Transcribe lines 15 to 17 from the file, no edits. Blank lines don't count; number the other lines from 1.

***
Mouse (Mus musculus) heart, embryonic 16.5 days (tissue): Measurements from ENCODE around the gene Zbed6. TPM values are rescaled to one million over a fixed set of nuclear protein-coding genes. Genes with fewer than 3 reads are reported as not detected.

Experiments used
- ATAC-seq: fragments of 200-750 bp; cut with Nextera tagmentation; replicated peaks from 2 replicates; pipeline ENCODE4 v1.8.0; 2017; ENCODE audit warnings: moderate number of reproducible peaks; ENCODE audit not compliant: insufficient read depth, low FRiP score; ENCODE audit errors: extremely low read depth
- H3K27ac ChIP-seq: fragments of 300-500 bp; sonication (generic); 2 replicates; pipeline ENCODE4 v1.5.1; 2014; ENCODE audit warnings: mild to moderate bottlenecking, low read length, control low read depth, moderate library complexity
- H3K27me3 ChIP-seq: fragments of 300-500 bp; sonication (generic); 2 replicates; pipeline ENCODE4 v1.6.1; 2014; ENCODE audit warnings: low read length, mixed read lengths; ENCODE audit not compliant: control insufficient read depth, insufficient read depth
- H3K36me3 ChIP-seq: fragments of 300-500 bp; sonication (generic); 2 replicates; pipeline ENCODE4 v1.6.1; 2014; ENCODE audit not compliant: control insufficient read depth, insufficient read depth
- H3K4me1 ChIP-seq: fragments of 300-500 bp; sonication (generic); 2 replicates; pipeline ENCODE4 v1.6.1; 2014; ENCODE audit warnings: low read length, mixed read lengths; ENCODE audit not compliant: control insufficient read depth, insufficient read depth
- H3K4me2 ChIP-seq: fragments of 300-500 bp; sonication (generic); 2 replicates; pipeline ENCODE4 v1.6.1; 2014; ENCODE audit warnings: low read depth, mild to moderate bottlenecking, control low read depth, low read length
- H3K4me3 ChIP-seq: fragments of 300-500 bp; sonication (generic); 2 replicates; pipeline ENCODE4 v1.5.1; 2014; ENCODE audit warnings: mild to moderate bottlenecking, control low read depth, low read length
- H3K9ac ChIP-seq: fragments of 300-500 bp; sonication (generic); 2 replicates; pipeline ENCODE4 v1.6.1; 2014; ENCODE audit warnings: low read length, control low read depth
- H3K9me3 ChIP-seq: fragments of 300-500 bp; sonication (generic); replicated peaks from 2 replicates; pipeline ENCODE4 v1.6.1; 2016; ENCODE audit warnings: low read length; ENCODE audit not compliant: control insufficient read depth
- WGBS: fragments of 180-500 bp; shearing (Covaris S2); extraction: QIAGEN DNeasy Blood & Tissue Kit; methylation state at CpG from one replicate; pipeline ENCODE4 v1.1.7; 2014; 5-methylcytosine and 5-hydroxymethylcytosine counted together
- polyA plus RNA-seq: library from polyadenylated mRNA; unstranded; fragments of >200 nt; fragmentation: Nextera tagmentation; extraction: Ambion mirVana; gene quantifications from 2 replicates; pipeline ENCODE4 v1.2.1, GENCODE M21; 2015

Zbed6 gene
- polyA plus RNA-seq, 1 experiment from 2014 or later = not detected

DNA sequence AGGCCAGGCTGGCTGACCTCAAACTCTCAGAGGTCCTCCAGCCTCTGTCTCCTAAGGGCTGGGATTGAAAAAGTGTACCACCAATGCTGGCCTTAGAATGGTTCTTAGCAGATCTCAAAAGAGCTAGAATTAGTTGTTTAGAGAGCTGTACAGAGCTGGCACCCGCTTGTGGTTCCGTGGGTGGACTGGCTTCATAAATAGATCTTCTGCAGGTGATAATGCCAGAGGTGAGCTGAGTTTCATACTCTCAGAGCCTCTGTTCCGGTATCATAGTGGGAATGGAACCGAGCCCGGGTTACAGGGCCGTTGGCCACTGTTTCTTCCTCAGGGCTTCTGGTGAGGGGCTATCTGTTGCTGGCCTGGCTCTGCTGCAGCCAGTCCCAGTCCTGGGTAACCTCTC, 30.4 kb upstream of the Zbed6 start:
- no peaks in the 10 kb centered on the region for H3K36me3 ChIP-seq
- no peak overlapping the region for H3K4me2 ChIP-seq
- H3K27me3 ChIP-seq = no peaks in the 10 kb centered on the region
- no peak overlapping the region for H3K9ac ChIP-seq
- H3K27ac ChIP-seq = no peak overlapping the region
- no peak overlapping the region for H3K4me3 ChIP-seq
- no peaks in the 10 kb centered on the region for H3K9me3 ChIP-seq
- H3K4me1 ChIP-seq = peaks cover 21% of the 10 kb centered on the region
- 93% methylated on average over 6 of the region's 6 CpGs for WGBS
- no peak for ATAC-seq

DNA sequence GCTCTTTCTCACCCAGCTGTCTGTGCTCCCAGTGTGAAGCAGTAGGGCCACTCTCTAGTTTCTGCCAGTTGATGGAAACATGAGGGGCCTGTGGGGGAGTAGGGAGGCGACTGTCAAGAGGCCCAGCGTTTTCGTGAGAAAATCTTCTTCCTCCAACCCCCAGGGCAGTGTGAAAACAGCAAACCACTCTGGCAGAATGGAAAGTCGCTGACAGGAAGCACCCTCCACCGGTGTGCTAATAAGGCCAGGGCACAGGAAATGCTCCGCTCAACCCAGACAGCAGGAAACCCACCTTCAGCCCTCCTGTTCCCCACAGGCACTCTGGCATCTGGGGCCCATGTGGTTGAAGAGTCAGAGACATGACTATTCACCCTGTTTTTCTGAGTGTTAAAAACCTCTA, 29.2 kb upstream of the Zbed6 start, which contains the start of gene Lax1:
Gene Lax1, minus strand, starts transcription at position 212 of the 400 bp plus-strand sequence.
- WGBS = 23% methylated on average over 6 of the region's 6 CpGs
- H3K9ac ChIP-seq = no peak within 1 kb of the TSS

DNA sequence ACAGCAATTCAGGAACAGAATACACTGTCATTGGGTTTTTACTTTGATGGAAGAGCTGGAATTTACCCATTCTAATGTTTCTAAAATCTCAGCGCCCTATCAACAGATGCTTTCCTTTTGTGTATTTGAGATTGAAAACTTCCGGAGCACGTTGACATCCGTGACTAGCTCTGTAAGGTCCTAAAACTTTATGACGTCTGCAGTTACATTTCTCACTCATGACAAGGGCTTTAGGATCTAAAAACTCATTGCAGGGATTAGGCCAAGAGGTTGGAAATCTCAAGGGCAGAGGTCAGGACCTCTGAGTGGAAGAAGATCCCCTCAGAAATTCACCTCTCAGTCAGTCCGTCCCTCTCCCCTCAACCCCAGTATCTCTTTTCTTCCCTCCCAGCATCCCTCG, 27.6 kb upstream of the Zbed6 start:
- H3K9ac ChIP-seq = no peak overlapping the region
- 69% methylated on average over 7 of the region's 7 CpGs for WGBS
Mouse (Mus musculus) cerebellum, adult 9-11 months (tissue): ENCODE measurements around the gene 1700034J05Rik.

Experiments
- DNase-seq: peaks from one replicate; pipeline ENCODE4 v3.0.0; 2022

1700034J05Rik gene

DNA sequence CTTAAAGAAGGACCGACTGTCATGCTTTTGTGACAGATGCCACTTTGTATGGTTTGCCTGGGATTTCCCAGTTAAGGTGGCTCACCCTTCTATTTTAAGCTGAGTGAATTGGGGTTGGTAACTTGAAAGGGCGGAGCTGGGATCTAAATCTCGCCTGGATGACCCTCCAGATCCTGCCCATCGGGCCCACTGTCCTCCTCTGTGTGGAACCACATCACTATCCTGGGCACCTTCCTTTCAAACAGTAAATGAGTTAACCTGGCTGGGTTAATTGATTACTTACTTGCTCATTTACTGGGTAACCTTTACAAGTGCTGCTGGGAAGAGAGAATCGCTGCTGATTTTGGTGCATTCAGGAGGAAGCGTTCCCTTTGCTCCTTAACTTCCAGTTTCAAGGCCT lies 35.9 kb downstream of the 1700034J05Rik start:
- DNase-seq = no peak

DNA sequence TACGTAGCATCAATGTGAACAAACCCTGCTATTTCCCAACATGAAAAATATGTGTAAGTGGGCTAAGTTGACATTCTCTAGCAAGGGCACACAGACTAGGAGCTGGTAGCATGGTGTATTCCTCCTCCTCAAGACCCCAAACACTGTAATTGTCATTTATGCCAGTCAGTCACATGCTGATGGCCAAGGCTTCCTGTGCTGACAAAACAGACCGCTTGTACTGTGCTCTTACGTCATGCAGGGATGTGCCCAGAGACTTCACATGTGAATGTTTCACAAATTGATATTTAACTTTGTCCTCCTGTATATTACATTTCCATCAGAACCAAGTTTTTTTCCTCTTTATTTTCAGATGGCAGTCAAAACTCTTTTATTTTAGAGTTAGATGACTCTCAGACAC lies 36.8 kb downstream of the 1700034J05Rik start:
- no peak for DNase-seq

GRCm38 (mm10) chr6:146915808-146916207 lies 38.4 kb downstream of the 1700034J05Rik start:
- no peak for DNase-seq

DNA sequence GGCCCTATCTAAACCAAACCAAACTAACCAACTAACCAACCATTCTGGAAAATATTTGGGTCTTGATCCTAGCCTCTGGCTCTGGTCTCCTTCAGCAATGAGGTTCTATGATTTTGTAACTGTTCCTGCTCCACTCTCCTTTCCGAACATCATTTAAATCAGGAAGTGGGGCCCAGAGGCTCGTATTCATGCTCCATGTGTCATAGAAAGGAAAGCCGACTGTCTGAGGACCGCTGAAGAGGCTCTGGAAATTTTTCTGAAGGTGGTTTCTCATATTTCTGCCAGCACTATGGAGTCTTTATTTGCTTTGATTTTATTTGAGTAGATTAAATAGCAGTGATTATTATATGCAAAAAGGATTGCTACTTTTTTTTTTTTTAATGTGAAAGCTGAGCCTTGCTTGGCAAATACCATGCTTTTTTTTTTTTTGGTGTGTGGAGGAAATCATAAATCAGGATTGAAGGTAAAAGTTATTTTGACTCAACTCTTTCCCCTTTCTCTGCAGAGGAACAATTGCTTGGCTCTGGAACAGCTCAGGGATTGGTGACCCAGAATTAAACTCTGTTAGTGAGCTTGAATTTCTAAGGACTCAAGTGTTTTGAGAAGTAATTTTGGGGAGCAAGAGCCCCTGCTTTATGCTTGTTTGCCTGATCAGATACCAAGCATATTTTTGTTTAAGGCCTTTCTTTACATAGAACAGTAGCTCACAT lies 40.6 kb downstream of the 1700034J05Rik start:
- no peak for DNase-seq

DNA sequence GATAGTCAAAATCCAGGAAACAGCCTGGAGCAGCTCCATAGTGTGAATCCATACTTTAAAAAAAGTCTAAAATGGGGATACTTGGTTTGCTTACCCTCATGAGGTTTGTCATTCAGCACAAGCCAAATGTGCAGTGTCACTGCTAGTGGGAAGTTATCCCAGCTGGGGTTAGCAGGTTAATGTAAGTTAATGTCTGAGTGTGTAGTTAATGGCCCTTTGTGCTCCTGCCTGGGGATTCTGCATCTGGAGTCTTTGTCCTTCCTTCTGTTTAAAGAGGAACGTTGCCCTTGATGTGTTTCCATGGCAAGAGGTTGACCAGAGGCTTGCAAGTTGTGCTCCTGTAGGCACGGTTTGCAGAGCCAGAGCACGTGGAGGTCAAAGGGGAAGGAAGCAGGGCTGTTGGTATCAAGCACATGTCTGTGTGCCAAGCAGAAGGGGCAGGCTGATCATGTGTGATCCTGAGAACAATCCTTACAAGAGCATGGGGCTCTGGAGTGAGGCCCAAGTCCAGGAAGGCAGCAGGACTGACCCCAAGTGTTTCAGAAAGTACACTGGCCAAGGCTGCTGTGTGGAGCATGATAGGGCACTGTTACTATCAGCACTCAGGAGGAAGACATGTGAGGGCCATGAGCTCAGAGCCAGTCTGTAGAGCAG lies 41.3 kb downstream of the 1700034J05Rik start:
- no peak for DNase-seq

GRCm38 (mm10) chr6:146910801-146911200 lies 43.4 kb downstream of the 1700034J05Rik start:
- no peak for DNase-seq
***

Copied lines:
- polyA plus RNA-seq, 1 experiment from 2014 or later = not detected

DNA sequence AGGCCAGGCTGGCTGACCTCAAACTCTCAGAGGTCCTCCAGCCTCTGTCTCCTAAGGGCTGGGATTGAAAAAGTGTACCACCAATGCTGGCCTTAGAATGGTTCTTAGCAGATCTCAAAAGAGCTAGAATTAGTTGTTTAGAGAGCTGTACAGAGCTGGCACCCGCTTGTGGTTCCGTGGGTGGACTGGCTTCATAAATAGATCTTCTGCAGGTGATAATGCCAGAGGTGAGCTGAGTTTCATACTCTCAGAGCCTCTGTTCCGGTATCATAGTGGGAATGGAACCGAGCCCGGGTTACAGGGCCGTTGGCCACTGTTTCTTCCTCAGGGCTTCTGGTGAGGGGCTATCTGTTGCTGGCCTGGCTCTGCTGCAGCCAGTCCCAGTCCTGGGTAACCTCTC, 30.4 kb upstream of the Zbed6 start:
- no peaks in the 10 kb centered on the region for H3K36me3 ChIP-seq